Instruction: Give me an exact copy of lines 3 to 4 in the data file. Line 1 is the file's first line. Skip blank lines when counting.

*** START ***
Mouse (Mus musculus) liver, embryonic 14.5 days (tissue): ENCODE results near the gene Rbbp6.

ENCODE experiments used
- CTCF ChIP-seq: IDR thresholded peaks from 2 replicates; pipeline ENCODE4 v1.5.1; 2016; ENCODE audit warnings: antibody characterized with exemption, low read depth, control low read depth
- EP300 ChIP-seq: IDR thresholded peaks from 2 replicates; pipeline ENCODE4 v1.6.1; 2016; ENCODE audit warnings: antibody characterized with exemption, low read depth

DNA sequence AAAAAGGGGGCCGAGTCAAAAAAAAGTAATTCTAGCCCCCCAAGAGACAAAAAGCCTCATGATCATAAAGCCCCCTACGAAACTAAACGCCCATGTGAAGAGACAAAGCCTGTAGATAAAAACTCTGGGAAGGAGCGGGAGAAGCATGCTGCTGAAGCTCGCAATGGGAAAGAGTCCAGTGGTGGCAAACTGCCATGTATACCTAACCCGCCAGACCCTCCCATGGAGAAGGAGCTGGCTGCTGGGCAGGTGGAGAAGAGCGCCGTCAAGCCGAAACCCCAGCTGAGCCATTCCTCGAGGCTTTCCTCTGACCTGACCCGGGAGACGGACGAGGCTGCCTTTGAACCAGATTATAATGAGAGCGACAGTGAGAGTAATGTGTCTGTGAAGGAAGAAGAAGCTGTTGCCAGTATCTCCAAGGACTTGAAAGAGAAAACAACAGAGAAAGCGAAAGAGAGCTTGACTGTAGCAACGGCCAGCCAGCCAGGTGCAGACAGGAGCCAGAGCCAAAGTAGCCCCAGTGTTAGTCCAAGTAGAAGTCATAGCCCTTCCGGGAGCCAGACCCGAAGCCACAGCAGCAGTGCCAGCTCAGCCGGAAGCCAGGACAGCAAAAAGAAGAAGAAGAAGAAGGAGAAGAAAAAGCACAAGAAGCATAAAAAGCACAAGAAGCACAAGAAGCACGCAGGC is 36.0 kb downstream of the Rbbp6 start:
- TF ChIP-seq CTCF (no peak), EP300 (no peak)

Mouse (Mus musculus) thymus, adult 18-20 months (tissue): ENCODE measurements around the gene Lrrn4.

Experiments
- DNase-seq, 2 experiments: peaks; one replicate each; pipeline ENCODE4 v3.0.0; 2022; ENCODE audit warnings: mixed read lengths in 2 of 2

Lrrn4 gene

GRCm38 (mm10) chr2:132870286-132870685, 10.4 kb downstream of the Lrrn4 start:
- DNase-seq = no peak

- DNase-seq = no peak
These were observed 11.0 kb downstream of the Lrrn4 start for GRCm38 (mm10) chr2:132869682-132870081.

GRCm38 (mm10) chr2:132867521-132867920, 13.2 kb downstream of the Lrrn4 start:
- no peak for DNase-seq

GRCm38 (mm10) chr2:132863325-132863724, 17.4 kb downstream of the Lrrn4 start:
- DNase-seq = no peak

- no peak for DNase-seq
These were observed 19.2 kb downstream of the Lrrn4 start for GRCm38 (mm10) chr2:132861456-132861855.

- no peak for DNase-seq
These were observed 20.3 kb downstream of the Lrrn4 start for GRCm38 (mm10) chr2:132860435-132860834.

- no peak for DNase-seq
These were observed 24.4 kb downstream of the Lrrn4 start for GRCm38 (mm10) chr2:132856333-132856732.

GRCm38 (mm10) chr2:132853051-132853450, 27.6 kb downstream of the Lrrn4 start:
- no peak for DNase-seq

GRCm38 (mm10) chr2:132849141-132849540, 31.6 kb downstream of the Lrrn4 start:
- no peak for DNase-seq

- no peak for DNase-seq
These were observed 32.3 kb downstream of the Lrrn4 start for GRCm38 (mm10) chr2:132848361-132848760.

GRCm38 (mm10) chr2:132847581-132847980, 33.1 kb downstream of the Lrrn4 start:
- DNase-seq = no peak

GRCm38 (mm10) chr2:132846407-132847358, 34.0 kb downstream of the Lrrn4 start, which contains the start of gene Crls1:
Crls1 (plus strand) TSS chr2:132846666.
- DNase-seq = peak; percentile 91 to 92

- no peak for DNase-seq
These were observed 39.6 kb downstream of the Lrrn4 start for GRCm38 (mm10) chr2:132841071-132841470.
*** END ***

- CTCF ChIP-seq: IDR thresholded peaks from 2 replicates; pipeline ENCODE4 v1.5.1; 2016; ENCODE audit warnings: antibody characterized with exemption, low read depth, control low read depth
- EP300 ChIP-seq: IDR thresholded peaks from 2 replicates; pipeline ENCODE4 v1.6.1; 2016; ENCODE audit warnings: antibody characterized with exemption, low read depth